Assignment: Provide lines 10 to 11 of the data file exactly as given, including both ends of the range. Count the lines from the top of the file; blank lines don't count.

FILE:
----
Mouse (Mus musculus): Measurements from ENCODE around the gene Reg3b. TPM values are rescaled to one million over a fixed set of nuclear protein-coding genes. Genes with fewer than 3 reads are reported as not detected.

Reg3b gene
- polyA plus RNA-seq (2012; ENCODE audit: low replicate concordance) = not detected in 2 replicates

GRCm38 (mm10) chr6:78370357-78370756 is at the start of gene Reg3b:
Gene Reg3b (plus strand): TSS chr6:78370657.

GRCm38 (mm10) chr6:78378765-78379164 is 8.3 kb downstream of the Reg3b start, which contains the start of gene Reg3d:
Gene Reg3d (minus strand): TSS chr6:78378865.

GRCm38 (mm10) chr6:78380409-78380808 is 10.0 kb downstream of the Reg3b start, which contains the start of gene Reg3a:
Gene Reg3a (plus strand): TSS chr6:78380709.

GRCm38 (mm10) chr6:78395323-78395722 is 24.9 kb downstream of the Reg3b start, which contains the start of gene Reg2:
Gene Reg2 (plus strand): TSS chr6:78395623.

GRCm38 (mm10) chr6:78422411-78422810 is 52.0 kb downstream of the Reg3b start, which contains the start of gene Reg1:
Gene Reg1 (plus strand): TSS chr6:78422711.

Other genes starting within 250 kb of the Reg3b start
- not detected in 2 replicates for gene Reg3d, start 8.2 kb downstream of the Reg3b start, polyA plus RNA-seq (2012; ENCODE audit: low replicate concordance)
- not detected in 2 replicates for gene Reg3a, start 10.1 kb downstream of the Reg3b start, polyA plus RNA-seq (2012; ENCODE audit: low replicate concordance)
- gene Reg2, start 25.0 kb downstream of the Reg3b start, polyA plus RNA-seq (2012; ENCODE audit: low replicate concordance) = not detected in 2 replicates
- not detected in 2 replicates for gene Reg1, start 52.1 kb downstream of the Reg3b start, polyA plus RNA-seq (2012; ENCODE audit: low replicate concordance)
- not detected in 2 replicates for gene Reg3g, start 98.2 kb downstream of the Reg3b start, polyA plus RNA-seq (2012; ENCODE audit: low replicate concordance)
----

GRCm38 (mm10) chr6:78395323-78395722 is 24.9 kb downstream of the Reg3b start, which contains the start of gene Reg2:
Gene Reg2 (plus strand): TSS chr6:78395623.